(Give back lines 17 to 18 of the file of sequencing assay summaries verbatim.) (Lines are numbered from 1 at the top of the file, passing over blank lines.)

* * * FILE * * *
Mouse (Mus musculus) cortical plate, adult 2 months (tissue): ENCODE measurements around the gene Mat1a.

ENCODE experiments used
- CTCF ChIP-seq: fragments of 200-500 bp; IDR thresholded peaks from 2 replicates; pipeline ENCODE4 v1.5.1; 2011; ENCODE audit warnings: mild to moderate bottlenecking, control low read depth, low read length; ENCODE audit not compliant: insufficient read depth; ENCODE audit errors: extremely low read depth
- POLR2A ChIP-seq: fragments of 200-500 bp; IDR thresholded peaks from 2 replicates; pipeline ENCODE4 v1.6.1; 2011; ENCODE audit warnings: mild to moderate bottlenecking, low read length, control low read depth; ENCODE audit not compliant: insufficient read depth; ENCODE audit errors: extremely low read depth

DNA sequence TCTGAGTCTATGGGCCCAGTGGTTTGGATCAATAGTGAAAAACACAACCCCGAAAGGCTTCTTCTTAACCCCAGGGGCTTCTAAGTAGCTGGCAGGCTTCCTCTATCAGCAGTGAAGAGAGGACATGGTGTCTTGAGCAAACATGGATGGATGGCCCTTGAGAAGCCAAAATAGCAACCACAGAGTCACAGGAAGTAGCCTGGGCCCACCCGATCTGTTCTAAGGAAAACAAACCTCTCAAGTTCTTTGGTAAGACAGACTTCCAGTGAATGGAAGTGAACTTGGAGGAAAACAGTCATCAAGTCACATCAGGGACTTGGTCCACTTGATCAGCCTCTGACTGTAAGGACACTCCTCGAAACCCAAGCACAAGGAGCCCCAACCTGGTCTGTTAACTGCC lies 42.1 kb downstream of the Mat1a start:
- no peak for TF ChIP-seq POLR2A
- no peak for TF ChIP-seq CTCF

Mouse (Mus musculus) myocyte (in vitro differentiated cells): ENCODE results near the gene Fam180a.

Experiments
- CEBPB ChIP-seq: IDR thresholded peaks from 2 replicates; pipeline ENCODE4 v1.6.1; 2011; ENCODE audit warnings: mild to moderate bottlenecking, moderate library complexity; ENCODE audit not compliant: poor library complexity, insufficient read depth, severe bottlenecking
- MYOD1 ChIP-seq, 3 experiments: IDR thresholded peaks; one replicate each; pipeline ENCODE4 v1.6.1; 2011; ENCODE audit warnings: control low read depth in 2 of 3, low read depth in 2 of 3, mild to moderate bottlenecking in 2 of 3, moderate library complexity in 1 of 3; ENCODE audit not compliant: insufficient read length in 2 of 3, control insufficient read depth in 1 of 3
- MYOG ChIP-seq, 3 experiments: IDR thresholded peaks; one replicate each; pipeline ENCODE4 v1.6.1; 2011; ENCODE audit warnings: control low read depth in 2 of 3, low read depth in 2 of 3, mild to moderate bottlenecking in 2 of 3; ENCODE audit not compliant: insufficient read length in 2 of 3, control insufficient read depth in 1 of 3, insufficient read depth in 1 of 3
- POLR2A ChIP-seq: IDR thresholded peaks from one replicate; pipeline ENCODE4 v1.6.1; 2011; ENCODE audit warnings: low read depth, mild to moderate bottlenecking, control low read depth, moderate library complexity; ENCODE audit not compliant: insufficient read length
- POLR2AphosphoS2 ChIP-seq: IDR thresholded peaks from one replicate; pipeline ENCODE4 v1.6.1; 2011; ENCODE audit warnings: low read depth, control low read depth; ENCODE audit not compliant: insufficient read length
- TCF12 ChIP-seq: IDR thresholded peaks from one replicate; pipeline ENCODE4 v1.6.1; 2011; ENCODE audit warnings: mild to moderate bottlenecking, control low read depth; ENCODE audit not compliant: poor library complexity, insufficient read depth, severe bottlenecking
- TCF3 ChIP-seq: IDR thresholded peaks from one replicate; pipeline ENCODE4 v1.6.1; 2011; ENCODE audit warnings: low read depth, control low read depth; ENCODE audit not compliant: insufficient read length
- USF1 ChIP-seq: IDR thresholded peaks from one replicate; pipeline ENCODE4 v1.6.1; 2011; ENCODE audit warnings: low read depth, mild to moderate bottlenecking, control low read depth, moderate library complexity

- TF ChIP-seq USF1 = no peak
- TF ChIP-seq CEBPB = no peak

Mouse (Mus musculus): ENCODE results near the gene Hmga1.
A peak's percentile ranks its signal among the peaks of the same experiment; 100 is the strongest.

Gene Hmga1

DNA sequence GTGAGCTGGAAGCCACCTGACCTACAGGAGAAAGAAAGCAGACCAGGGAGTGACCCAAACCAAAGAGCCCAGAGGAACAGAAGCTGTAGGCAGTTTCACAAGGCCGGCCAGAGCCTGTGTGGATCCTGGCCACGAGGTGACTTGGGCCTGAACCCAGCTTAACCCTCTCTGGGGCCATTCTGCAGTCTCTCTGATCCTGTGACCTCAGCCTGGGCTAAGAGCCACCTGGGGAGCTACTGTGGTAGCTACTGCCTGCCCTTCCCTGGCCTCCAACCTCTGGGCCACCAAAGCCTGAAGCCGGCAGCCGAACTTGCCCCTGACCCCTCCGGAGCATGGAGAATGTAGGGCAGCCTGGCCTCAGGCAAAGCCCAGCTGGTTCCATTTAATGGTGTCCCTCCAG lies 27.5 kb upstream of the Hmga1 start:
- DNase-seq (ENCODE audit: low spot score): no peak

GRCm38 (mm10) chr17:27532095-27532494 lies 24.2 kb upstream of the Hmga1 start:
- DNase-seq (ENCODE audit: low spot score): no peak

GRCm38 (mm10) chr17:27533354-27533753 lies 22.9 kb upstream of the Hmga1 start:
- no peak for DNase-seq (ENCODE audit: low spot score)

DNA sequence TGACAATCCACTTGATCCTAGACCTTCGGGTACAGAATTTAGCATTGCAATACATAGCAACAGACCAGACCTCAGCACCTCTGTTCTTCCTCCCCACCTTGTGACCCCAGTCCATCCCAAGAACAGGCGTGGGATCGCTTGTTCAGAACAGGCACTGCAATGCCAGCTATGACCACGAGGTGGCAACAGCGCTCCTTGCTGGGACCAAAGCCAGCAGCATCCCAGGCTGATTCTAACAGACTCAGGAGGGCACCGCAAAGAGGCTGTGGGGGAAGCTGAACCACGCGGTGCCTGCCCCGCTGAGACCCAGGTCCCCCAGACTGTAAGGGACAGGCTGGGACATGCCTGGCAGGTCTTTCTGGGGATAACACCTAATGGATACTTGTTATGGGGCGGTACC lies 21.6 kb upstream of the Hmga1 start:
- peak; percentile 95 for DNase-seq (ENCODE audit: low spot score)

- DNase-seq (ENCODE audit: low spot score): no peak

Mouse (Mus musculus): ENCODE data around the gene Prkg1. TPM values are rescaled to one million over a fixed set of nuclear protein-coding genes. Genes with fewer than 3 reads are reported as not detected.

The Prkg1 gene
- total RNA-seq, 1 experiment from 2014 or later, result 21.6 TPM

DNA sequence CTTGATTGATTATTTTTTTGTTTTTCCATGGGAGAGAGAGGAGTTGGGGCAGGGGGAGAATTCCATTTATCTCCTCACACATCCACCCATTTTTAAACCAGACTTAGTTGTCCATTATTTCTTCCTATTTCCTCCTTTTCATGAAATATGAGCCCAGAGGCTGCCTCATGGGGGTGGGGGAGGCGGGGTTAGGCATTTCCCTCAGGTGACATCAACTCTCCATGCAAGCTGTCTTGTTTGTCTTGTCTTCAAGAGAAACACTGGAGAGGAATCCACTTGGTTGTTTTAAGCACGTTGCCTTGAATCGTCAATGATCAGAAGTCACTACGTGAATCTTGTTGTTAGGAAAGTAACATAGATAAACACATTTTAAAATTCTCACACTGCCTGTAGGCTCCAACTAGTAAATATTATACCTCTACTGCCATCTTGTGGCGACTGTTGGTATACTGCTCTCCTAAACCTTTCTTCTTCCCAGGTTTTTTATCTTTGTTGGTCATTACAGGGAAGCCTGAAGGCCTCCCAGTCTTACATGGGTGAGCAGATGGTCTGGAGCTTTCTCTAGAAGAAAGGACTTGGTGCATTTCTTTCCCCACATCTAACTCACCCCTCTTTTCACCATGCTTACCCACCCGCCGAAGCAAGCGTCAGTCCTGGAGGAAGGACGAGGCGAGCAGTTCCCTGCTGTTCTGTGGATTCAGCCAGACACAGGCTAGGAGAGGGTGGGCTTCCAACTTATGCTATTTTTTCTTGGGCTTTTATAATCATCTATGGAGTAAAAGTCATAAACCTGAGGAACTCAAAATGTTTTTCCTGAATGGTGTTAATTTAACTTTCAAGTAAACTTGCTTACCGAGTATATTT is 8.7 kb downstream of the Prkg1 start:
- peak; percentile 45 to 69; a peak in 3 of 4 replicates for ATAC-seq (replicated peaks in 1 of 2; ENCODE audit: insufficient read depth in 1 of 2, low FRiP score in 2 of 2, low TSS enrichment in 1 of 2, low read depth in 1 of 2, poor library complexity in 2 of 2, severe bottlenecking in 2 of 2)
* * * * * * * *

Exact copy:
- USF1 ChIP-seq: IDR thresholded peaks from one replicate; pipeline ENCODE4 v1.6.1; 2011; ENCODE audit warnings: low read depth, mild to moderate bottlenecking, control low read depth, moderate library complexity

- TF ChIP-seq USF1 = no peak